How Civil Religion Competes with Christianity

The Baptism of Constantine

 

In prepping for a recent interview with Robert Bellah about his upcoming visit to Notre Dame, I spent some time thinking about one of Bellah’s most significant contributions to the study of religion: a nuanced understanding of civil religion. Bellah’s argument for considering “American Civil Religion” (our public religion expressed in the religious language of politics and national rituals) a “real” religion like any other draws on a long history of theorizing about the public role of religion. Bellah follows the sociologist Émile Durkheim in seeing religious symbols and rituals as crucial elements in the development of social solidarity. Bellah’s “American Civil Religion” and the curiously successful construction of State Shintoism in Meiji Japan are perhaps the two best examples of public religions in the era of nation-states.

But the more curious aspect of civil religion that Bellah draws attention to is how certain Christian groups use the concept to position Christianity as a national religion in a way that evokes a dangerous triumphalist-exceptionalism. America, such arguments run, is God-ordained to become a Christian theocracy that would act as the “City-on-a-hill” beacon that the Puritans intended.

I don’t draw attention to this vision to argue against it. To a certain extent religion and politics cannot be divided empirically and ought not be viewed as totally distinct theoretically. But the church has too often operated under an intense naiveté about how such mergers work themselves out, particularly in nation-states. Bellah’s argument is that American Civil Religion is neither Christianity nor political life sprinkled with Christian cultural artifacts, but rather a whole separate religion – one that draws on but operates distinct from Christianity.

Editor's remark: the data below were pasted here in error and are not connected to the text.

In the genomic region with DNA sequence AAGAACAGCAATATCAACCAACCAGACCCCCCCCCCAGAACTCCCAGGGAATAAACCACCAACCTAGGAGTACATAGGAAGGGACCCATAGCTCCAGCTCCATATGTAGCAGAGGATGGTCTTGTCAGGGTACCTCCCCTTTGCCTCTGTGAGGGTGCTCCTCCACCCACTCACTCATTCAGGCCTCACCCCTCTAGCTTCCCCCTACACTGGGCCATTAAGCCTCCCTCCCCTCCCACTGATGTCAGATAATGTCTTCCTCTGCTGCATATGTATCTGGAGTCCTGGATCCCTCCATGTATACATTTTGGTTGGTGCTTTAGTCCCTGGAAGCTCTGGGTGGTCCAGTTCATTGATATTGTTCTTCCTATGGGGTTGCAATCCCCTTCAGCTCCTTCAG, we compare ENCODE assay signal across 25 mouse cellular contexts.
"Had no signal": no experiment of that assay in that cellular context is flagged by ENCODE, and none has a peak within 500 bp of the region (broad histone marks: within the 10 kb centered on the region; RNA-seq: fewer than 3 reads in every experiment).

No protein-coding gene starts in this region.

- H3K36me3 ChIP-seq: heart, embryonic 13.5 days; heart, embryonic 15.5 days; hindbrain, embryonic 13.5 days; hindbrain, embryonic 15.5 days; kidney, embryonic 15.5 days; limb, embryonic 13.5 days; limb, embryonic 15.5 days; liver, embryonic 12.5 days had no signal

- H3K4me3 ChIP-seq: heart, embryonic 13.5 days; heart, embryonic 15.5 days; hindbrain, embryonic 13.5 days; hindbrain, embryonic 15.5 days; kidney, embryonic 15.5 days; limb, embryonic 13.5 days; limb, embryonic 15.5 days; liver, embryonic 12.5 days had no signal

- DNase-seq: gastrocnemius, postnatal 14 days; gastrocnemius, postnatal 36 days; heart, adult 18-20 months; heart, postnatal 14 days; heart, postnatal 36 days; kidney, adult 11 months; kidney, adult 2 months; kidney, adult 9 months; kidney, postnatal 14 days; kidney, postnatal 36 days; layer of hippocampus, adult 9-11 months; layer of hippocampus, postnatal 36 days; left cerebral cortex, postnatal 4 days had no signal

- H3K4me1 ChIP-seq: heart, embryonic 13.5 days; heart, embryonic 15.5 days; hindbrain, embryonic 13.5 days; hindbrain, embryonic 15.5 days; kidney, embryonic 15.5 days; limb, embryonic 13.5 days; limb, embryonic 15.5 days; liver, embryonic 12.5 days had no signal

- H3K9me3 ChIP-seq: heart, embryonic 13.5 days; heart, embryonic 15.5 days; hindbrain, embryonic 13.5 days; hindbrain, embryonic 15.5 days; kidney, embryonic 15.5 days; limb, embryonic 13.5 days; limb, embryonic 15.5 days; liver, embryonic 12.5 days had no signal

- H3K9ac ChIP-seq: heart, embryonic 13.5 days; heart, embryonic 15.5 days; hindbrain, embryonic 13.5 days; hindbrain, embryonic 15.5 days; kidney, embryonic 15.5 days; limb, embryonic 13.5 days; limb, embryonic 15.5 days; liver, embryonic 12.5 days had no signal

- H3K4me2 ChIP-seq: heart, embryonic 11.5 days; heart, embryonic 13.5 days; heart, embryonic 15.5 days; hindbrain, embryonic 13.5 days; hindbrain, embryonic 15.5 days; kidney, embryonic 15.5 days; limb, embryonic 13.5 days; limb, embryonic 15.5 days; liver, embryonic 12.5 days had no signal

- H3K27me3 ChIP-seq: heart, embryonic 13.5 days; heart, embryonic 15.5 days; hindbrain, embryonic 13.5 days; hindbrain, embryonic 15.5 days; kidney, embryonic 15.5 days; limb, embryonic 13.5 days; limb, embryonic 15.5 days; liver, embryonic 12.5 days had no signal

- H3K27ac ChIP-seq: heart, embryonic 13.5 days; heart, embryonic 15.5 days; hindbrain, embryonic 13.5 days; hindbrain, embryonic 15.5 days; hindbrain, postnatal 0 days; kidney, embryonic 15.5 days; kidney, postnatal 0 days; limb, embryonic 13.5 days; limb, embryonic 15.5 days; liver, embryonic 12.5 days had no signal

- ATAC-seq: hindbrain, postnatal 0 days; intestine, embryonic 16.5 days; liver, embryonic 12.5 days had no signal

Political institutions, as with any institution, are covered over in cultural meanings and systems of belief that legitimate and propagate the importance of that institution. In the American context, the Church too often looks to political institutions in the vain hope that they will, at some point, champion its interests. Even in the best moments of cooperation, political institutions are always in narrative competition with sacred ones, and this is a reality that the Church should remember.

About Cole Carnesecca

Cole Carnesecca is a Ph.D. candidate in Sociology at the University of Notre Dame and teaches at Bethel College in Indiana.


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